Professor van der Oost and his team at Wageningen University in the Netherlands have spent the last three years working out the molecular details of the immune system called CRISPR that is present in bacteria. The recently discovered CRISPR defence system differs from the immune system in higher organisms in that acquired immunity can be passed down future generations. This means bacterial offspring are protected from viral attack even before they are exposed to the invading virus.
Specific bacterial proteins recognise infectious viruses, called bacteriophages, by detecting foreign DNA. These proteins take the viral DNA and insert it into the bacterial genome at very specific locations. “Storing the information in this way gives the bacteria a lasting ‘memory’ of the harmful virus that subsequently confers immunity– much like our own immune systems,” said Professor van der Oost. Upon future attack by the same virus, the DNA sequence of the invader is quickly recognised and destroyed by the bacteria.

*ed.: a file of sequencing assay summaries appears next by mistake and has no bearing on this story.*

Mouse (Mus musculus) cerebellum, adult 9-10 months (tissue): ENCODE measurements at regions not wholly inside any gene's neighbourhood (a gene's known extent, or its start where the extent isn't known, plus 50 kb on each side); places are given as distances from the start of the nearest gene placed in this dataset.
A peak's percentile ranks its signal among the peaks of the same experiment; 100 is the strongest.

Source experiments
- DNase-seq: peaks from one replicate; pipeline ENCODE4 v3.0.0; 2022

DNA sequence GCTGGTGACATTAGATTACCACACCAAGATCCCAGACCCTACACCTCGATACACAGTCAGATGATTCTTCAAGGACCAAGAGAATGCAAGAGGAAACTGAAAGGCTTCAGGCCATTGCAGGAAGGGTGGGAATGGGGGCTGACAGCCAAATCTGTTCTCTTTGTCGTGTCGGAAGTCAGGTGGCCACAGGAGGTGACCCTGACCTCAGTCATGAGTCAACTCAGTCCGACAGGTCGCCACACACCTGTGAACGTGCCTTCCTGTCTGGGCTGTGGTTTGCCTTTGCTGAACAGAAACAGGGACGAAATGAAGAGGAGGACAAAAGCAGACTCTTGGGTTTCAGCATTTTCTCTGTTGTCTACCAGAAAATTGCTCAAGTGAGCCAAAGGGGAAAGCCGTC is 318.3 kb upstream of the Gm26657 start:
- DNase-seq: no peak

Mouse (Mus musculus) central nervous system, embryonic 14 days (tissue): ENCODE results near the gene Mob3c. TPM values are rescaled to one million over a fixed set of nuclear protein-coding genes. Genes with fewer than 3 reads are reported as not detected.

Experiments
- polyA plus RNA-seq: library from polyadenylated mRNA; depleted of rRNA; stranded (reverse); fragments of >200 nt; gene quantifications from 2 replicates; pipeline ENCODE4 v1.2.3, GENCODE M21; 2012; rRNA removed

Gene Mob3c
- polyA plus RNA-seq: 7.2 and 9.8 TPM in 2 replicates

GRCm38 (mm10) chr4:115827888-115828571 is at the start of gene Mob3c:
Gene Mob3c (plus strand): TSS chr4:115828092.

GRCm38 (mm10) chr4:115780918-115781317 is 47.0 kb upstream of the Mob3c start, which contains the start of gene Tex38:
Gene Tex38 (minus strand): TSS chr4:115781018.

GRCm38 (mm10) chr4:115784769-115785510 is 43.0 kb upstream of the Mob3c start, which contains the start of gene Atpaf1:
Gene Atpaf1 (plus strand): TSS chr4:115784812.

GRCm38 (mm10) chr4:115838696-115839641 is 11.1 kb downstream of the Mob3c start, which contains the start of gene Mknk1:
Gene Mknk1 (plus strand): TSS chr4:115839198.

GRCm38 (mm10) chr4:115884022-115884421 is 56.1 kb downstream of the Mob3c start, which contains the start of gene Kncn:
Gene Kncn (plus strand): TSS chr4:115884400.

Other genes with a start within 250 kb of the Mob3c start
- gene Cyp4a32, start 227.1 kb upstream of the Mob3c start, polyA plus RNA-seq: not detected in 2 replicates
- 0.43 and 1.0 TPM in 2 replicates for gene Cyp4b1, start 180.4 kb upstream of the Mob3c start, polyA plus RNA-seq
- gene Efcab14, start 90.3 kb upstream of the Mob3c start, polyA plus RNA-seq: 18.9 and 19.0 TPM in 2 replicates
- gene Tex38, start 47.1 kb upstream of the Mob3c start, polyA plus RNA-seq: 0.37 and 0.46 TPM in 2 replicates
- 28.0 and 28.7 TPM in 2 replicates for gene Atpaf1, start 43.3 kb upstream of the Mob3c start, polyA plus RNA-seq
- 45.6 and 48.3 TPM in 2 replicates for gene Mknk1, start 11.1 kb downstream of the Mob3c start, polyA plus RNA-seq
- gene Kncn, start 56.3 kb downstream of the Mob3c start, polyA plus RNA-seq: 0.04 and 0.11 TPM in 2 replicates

Understanding the exact mechanisms of the CRISPR defence system could have big economic rewards for industry. “We can exploit this system and expose bacteria to artificial or modified bacteriophages whose DNA could be stored. This would be exactly like giving them a flu jab and protect them against a real attack in the future. For industrially-important bacteria this could be a great cost-saving method to reduce viral infections that may compromise yields of bacterial products. It’s a classic example of vaccinating the workforce to increase its productivity.